Perspective: Twelve+ years ago most businesses asked the question, “Does my business need a website?”

Daniel Cristo sat in a college class for web design. A classmate approached Cristo, complemented his designs, said he knew a business owner who was looking for someone to build a website, and the two soon started a web design boutique shop. After the job was completed successfully, the two web designers decided to go door to door to local businesses. 100 businesses later, no one was interested in having a website. Novice sales experience aside, businesses didn’t recognize any importance in having a website. I quote: “We have a sign. We don’t need a website.”

Cristo says it clearly:

“I can look back today and chuckle at the owner’s ignorance. Of course he needed a website — he just didn’t know he needed one, because he didn’t understand the potential that a website held.

“In all fairness, it was 2002. There was no Yelp. There was no Facebook, Groupon or YouTube. Digital photography was not readily available to the average person; so, most websites looked bad and functionality was worse. But, even so, most savvy business owners knew that having website was a good move.

“My point is that while businesses in 2002 didn’t depend on websites and the internet as they do today, those that saw the potential and started building a web presence early benefited the most when consumers finally shifted their behavior to be more digital.

“This is exactly where we stand today with mobile apps.”

Unnecessary Redundancy?

But my site is mobile-friendly, you say. An app would be redundant and unnecessary. Hmmm. You could be missing the point –and potential– of what a mobile app can do for your business. These questions from Cristo might answer some of your thoughts on “What can a mobile app do for my business?”

 

  • When was the last time a customer took a picture of your product with your website?
  • When was the last time your website notified a potential customer of a sale as they walked by your shop?
  • When was the last time your website told you how a customer felt when they saw your product for the first time?
  • When was the last time your site told you the name of that customer who just walked through your shop’s door?
  • When was the last time your site adjusted the price of an item based on a customer’s social influence?
  • When was the last time a customer tried your product on, virtually on your site?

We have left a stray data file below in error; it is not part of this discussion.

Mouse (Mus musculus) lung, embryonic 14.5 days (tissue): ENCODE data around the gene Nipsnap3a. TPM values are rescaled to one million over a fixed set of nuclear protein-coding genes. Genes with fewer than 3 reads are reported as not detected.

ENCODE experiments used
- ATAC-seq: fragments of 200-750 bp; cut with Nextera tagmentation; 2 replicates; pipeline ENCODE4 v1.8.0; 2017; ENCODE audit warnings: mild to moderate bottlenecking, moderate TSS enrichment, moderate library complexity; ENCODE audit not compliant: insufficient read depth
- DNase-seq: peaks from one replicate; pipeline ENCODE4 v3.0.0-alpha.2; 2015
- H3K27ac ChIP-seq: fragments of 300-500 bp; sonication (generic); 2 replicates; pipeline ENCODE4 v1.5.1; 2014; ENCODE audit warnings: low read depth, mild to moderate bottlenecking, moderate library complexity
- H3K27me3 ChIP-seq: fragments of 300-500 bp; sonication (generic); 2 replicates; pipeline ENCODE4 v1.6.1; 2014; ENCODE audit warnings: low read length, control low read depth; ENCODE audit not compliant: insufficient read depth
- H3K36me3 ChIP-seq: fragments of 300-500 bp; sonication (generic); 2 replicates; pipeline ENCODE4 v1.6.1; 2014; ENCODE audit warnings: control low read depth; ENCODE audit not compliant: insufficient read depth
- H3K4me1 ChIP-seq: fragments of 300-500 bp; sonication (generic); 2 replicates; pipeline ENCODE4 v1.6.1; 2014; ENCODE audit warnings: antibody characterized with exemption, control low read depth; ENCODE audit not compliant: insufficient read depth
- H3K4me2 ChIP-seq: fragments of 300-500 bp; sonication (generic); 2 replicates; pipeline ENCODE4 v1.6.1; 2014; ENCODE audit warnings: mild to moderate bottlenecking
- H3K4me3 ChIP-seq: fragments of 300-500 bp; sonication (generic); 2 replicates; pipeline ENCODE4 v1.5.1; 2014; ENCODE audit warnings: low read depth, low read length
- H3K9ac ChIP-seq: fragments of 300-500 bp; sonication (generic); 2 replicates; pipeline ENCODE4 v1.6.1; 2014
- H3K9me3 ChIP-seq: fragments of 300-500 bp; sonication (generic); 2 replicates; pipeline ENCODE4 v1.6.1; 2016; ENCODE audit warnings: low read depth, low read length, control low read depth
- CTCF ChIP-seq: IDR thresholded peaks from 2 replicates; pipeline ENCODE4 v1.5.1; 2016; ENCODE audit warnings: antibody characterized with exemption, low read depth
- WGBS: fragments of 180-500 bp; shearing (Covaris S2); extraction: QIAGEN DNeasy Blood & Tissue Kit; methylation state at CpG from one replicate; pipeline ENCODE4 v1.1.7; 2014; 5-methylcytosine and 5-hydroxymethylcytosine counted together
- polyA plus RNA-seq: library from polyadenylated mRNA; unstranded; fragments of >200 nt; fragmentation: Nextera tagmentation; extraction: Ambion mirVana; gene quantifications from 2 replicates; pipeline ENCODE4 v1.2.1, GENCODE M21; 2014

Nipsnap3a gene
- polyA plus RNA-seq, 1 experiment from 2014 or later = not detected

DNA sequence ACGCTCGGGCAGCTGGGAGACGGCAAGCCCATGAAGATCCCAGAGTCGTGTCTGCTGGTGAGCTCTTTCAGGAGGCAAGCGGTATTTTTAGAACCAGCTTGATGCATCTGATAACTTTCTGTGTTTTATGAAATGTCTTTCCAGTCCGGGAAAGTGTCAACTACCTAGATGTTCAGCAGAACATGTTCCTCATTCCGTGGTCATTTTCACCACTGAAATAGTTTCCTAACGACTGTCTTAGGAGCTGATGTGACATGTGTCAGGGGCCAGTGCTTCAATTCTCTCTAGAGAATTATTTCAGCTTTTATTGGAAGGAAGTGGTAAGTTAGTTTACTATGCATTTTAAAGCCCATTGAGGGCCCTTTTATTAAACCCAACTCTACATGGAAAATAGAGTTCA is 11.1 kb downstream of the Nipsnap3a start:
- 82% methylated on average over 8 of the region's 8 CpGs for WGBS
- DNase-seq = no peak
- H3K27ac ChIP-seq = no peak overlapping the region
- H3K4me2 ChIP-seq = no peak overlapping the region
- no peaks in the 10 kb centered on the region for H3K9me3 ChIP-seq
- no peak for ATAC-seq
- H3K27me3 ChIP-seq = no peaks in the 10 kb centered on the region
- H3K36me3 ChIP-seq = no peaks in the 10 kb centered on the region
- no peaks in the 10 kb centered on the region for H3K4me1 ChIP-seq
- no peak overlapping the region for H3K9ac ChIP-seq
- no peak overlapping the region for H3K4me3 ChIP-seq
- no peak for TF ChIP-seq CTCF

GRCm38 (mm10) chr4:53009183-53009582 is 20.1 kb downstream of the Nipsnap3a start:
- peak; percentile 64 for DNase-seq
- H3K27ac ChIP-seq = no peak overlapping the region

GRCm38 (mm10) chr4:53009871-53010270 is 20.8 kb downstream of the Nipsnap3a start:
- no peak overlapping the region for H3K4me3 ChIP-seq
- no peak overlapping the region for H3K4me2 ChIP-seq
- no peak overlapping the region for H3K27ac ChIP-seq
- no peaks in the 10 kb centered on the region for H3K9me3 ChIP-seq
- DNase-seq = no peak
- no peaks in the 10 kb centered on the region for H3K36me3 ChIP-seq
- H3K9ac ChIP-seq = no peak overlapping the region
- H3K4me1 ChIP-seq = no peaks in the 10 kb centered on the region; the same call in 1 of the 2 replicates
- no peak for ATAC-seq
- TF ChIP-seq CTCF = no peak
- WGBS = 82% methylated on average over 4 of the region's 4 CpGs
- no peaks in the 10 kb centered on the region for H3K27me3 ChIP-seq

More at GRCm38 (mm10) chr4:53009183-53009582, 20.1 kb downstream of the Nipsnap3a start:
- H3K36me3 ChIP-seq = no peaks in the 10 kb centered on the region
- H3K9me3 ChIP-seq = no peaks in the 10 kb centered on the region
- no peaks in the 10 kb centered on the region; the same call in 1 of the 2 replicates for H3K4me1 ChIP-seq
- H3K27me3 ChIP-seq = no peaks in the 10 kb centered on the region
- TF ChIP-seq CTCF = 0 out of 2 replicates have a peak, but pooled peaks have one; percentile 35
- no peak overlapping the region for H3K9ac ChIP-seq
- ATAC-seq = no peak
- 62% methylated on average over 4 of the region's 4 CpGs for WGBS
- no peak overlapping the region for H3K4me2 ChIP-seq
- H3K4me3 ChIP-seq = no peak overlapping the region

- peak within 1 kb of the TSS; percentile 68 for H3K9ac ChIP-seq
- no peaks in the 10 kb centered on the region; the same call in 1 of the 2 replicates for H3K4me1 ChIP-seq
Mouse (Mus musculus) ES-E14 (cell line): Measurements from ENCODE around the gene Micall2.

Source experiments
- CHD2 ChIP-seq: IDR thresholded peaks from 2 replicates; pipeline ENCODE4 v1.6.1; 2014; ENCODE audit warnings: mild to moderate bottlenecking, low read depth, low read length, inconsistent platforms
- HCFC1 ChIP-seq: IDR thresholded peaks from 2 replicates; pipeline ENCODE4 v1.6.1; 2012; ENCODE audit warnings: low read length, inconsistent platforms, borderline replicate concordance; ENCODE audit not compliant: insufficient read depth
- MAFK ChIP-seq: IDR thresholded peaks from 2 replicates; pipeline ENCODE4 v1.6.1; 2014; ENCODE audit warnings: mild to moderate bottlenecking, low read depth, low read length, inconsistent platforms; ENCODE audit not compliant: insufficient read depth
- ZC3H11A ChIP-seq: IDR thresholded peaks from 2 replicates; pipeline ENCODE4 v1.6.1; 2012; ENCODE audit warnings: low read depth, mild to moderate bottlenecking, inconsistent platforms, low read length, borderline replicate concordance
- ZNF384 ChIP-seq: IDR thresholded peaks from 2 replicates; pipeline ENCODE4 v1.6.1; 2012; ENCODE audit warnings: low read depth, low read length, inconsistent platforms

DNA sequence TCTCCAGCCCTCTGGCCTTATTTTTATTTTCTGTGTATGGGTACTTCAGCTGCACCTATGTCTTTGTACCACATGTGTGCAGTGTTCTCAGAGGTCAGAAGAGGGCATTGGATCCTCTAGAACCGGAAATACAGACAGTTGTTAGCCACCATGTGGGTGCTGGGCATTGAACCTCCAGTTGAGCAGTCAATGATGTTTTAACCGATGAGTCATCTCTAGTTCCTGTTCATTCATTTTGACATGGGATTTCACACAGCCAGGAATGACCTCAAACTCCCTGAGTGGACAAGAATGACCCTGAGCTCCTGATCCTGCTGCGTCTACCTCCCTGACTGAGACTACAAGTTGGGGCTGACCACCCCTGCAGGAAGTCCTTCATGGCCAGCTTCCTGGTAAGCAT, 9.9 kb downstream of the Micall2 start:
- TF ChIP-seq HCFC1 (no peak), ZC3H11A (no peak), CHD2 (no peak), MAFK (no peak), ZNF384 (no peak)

“Biometrics, geo-location, cameras, sensors, augmented reality, 3D gaming… these are potential game-changers that already exist natively in mobile apps — features you won’t find on a traditional website. Not only that, but new functionality that we haven’t really thought of is going to be available to apps much sooner than they are for an HTML-based site, if ever,” urges Cristo. “Even if you don’t take advantage of those features today, just being on the right platform gets you 80% there.”

I’ll Get To That Tomorrow

Technology is changing so fast, a new one will pop up tomorrow and I’ll build an app then. Suppose you don’t need a mobile app to do anything fancy, and it is really much like your website. Why waste the time building a (so-called) “duplicate”? I cant say it better than Cristo: “Let me ask you a question: Which is easier? Getting 100,000 new people to find, download and sign up for your app, or getting 100,000 people who have already downloaded your app to update it? I hope that you would say it’s easier to update your app. After all, you already have their email address, and the platforms themselves prompt people to keep their apps up to date.”

The least you can do is start building your app’s “install base” now. “And with that install base will come ratings, comments, feedback and usage metrics that build trust and credibility with the platforms in the same way that aged links do with older websites.” Can we say “important marketing platform”, anyone? So when the killer new feature mobile app technology comes along, all you do is update your app. Everything else is in place. No need to start from scratch.

Important Part of Your Business Marketing Strategy

Cristo warns that building an app isn’t all roses and bunnies. “It takes a significant amount of time, money and energy to build an app that people want to download and use. Even after you build the app it will need to be marketed and supported by your company.” Your business still needs to plan, budget and allocate marketing manpower. “Look at it this way,” states Cristo (with eyes leveled, I imagine) “If you can’t set aside the budget and resources for an app today, will you be able to do so when your sales are declining because customers ‘all of a sudden’ decided that they prefer using your competitor’s app over your old website?”

This isn’t a question of whether a set amount of funds gets better ROI in current website improvement rather than app development. Are you going to strategically “invest in a platform that can support the business infrastructure of tomorrow’s generation in the same way your website has supported your business for the last generation?” Well said, Cristo.

The Competition Principle

It still comes down to the same concept, the business that is striving with innovation to be better than the competition is going to have an advantage. Seen another way, delaying your business’ progress to the point where, when you need to, you can no longer catch up to the competition… That’s a place I don’t wish for any business.

Coming soon: How to Best Market Your Business Mobile App

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Content and Image Sources: http://marketingland.com/really-need-app-119528, www.mobileappsyourway.com and http://istrategylabs.com/2013/03/all-about-apps-infographic-highlights-usage-downloads-and-economic-impact-from-mobile-marketplace/

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